2018 matrics: no more than semi-skilled labour
With unemployment being our constant companion, South Africa’s matriculants will struggle to find employment.
Mr. Stanford Mazhindu, spokesperson for the trade union UASA, says now is the time to get skilled in order to get proper employment.
“While eagerly waiting for their matric results school leavers are competing with more than three million unemployed youths between the ages of 18 and 24 to find work and generate an income.”
These are the employment numbers for the third quarter 2018 as announced by StatsSA:
- The working-age population increased by 153 000 or 0,4% compared to the second quarter of 2018
- The number of employed persons increased by 92 000 to 16,4 million
- The number of unemployed persons rose by 127 000 to 6,2 million
- The absorption rate of job seekers into the economy remained unchanged at 43,1%
- The unemployment rate increased by 0,3 of a percentage point to 27,5%
“Against the background of these numbers, I cannot over-emphasise the importance of education. I talk to employers all the time and the message is clear. Employers are looking for skilled people, and a straight matric qualification provides school leavers with limited skills, if any. Matric is simply not enough to qualify our young people for the labour market any longer, they are viewed as semi-skilled,” warns Stanford.
“Matric only gives you a broad theoretical background, but it does not prepare you to perform specific tasks in the economy. A person who left school with a grade 10 qualification and for instance added three years of practical training as a plumber, a mechanic or a hairdresser seems to have a far better chance of finding a job,” says Stanford.
“They may not have a matric certificate, but they have acquired certain skills that can be put to use by employers.”
For matrics who can afford it, there is only one solution: Further your studies.
“Fact is that the higher one is educated the better the chances are for employment. People with university degrees or more have an unemployment rate of 5% or less. People with technical qualifications such as artisans, nurses and the like have an unemployment rate of around 12% while people with a matric have an average unemployment rate of around 24%.
“People who have only got grade 11 or grade 10 have an unemployment rate closer to 35% or about seven times that of a person with a degree and three times higher than someone with a technical background,” says Stanford.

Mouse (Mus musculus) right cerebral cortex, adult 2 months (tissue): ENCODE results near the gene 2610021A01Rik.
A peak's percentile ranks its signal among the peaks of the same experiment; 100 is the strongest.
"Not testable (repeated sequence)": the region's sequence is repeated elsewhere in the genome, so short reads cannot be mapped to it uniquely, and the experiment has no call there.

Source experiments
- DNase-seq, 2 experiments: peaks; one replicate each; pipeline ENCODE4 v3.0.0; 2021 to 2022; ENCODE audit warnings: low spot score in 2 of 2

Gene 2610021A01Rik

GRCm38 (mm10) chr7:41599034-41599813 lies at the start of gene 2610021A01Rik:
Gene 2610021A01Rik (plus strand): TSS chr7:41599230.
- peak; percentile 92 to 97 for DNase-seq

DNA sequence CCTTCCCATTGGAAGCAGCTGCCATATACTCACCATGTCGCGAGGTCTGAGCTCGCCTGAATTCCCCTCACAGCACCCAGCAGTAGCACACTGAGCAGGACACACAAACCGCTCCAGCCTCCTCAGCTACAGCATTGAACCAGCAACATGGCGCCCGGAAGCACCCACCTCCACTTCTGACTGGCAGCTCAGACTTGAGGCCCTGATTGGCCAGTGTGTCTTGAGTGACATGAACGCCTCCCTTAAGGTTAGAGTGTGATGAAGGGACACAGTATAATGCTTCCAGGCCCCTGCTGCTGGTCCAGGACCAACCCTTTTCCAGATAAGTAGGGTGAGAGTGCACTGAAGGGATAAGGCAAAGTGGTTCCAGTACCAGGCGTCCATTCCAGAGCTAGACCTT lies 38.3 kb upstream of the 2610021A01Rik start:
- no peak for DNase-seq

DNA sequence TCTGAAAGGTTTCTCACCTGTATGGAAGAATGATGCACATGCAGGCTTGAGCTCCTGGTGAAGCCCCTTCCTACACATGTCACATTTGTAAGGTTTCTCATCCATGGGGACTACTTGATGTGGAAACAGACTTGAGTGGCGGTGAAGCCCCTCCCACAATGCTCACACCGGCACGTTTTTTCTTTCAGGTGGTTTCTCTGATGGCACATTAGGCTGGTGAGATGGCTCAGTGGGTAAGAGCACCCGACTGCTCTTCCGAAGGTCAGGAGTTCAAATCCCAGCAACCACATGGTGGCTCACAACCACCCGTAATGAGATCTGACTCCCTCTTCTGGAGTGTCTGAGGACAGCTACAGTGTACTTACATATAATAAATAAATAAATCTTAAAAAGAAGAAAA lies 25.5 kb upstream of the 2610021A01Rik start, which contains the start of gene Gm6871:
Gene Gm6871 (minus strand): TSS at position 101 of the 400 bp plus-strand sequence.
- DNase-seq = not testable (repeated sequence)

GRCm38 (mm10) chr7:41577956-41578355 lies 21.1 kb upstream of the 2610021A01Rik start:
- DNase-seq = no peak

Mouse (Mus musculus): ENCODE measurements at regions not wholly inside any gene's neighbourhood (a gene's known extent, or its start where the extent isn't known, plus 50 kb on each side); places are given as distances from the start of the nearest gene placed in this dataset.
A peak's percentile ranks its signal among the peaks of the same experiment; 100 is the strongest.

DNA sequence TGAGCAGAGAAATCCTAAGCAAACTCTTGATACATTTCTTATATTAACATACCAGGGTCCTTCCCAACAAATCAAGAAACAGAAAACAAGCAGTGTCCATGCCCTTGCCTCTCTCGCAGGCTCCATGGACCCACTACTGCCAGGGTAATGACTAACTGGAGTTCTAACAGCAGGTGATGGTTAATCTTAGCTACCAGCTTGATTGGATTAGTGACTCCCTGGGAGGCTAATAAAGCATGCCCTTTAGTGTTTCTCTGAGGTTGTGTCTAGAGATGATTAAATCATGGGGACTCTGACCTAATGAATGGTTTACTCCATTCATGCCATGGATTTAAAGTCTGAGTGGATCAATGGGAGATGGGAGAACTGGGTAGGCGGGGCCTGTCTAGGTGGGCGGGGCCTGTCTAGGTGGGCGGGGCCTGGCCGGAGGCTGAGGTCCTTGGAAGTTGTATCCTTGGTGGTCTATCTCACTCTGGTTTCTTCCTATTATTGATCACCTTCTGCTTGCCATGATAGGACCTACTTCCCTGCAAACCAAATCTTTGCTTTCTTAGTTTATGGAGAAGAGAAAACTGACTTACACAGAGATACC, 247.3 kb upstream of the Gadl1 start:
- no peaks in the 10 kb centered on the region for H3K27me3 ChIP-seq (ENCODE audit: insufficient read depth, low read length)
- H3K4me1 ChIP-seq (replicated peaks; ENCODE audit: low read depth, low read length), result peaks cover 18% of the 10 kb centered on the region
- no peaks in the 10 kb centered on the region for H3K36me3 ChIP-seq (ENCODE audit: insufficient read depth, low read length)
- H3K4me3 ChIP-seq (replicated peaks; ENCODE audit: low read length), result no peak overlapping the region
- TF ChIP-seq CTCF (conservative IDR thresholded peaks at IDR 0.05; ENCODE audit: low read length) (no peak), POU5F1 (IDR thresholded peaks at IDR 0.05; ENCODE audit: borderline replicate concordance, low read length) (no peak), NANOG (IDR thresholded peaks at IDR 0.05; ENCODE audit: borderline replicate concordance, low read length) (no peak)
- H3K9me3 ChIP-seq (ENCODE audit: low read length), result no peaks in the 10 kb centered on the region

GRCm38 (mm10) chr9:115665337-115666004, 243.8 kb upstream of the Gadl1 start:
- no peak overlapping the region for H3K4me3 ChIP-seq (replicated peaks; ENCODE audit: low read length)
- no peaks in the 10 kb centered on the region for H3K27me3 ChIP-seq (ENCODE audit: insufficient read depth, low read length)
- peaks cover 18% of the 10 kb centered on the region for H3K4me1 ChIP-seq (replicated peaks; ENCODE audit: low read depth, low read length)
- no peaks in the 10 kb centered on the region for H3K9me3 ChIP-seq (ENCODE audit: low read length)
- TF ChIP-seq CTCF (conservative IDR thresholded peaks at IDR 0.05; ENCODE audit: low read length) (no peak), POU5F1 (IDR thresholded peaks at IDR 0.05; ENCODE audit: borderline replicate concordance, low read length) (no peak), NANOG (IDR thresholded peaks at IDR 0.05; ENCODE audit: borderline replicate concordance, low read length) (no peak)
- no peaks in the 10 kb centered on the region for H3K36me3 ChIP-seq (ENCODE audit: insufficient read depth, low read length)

He adds the important exception to this is people with less than five years’ worth of schooling, who only have a 20% unemployment rate. They however do not earn half the wages of someone with matric.
“Research shows that people with matric earn between 40% and 70% more than those with less schooling. Those with a diploma or certificate earn between 170% and 220% more and those with degrees between 250% and 400% more than those who didn’t finish matric,” he says.
Any form of specialisation, from a hairdresser to a medical doctor, increases your chances of employment and increases your earnings potential.
“Our young people who did not manage to finish matric should not give up but find something that they are interested in via a Seta or a college or private institution. Go and specialise. Find out where the skills shortages are and where you can make a difference. If you do not have the money, try to find a job where you can get on the job training or ask a Seta to help.
“Consider studying at night at a correspondence college or university to make yourself valuable to the economy and to open further employment opportunities,” Stanford advises.
“My message to matrics or others that are leaving school this year is to not view yourself as helpless, but to think practical. Even if you must work for a pittance and live with your parents, get that initial work experience. It will open doors for you. Fact is that the world owes you nothing, but you owe yourself everything.”
Having a job is a privilege and not a right.
“Nobody owes you a job. Young people must take care that perceptions and attitudes about the job market do not blind them for job opportunities. They must change their approach and take responsibility for their own future. It is all about a willingness to do your part in the world. Your first responsibility is to take pride in yourself and to believe that you have something to offer to society and yourself, also when you are looking for a job,”
For further enquiries or a personal interview, please contact Stanford Mazhindu on 074 978 3415.